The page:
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Cycling: Olympic rowing champion Brittain finds new love, wins S’pore criterium masters

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SINGAPORE – Rowing will always be Matthew Brittain’s first love, a passion that drove the South African to a historic gold medal in the men’s lightweight fours at the 2012 London Olympics.

His second romance with a different sport – cycling – began just a year ago and on Sunday, saw him winning the Tour de France Prudential Singapore Criterium men’s masters title.

The multi-talented athlete had continued running and going to the gym after his retirement, but felt that he was not as healthy as before. He decided to get into cycling to improve his fitness, and soon fell in love with the sport.

On his decision to go into cycling competitively, Brittain said: “I didn’t want to lose something that has been a huge part of my life so I decided that I was going to enter some cycling races and get into cycling and it’s been amazing.”

Clocking weekly distances of 500km in the past few months, the 35-year-old’s efforts paid off on Sunday as he finished the masters event at the Tour de France Prudential Singapore Criterium in 25min 39sec to clinch top spot ahead of Americans Reuben Bakker and Michael Whitesides.

Cycling also made Brittain realise how much he had missed competitive sports.

He retired from rowing in 2013 owing to a back injury and sport took a backseat as he turned his focus to his finance career.

But his cycling training comprising 50 to 100km per session on weekdays and 150km on weekends reminded him of how much he missed pushing his body to the limit.

He said: “Training for the Olympics was so intense and so all-consuming that I didn’t feel very motivated to train. I was very excited to start on my (cycling) career and it was only recently I felt like getting back into competitive sport.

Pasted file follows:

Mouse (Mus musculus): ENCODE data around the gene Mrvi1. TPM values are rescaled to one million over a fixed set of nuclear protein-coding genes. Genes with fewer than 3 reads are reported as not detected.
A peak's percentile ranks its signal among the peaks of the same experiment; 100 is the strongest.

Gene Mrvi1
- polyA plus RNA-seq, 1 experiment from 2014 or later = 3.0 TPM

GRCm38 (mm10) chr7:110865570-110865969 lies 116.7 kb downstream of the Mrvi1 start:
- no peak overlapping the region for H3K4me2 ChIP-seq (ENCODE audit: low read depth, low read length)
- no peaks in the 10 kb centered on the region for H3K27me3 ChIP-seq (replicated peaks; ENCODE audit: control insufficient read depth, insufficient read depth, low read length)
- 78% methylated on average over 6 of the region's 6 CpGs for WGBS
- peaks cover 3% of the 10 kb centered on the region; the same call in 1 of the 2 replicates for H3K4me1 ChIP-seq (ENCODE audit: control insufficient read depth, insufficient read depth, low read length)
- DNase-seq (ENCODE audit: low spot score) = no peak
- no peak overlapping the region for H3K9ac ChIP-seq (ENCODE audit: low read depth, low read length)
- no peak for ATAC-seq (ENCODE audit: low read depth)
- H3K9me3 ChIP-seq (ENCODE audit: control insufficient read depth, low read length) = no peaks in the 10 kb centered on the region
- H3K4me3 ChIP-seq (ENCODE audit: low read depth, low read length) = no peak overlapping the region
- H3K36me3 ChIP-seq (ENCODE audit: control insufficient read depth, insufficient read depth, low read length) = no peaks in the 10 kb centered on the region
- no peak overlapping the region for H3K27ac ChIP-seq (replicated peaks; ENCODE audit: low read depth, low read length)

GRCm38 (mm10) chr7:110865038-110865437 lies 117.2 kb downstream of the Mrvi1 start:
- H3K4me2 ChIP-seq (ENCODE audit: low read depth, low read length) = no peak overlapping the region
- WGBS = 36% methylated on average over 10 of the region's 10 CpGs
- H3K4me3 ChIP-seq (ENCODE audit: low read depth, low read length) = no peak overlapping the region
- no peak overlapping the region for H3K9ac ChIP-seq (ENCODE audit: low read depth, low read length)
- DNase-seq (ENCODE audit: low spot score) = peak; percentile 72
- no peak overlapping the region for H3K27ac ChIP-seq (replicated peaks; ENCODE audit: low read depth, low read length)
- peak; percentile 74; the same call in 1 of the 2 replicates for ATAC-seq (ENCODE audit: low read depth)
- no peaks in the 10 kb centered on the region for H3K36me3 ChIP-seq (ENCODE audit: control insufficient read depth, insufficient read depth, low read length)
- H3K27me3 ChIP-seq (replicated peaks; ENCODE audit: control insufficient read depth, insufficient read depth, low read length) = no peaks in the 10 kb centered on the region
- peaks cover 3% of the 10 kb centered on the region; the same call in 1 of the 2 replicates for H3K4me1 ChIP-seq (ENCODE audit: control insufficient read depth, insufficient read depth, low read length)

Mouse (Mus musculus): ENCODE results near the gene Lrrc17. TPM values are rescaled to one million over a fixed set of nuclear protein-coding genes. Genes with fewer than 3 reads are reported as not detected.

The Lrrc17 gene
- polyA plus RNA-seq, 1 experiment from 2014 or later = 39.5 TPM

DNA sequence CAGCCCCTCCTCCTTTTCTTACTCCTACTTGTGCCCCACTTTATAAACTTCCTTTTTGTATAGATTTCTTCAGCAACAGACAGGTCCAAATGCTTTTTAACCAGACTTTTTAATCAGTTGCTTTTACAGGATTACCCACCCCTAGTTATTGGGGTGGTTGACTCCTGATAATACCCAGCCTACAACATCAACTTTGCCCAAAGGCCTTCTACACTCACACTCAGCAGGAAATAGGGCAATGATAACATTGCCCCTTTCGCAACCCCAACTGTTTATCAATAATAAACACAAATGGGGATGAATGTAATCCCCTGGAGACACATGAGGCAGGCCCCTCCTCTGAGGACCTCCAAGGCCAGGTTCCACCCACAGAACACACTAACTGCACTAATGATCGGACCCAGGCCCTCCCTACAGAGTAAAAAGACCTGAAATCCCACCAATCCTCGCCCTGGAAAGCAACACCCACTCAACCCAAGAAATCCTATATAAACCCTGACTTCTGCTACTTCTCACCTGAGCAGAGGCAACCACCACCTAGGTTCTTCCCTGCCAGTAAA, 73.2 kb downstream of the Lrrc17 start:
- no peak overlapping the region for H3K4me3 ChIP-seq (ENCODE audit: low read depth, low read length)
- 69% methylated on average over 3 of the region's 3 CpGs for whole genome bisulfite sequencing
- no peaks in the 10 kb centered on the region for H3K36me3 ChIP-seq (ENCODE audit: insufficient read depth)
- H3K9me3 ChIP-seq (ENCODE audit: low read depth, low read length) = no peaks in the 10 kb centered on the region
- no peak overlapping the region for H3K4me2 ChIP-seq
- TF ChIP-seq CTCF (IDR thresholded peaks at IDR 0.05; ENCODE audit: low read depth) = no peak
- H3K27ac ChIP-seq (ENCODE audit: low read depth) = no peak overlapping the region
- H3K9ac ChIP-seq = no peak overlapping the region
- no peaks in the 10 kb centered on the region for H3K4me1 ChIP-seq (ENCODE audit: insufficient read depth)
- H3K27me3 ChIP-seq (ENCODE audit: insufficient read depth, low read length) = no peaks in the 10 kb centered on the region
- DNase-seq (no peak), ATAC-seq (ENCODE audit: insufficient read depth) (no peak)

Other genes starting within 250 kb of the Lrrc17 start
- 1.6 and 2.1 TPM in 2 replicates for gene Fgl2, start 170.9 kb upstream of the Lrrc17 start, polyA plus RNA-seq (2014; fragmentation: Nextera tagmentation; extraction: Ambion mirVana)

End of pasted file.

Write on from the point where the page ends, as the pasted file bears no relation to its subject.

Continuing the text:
“I love competition. I always feel very motivated after a race or coming into a race, I just want to train harder and give myself the best chance to compete properly. The foundation for my love for sport is the racing and the competition but I enjoy the training. I don’t think many people will understand but I just like that feeling of pushing through the pain and getting your body faster and faster every week, it’s like a challenge.”

While he finished in the top spots in some local races, he felt that his tactics were not the best.

After accumulating some experience, he went into the men’s masters race at the Tour de France Singapore Criterium on Sunday with a plan to win it.

He said: “I’m feeling absolutely thrilled. It was a wonderful race, one of the best races I’ve done in Singapore… I was hoping to win. My plan was to stay calm in the first half of the race and then somewhere in the second half, look to make a move on the bunch and get away.

“Luckily I got my chance with about one lap to go. I just put my head down, took a few risks through the corners and managed to get away from the group then just followed the plan and gave it everything for the three kilometres to stay away.”

While he loves cycling, rowing remains his first love.

Although he no longer rows, Brittain remains involved in the sport and coaches the Singapore national women’s rowers. After finishing the criterium on Sunday, he cycled from Marina Bay to Pandan Reservoir for a training session.

Brittain said: “I really love rowing and that will always be my sport, that’s my calling. Cycling is fun, it’s very social and it’s easier to do it on your own whereas rowing you have your team and you have to be a bit more organised, but rowing for me is my favourite sport.”

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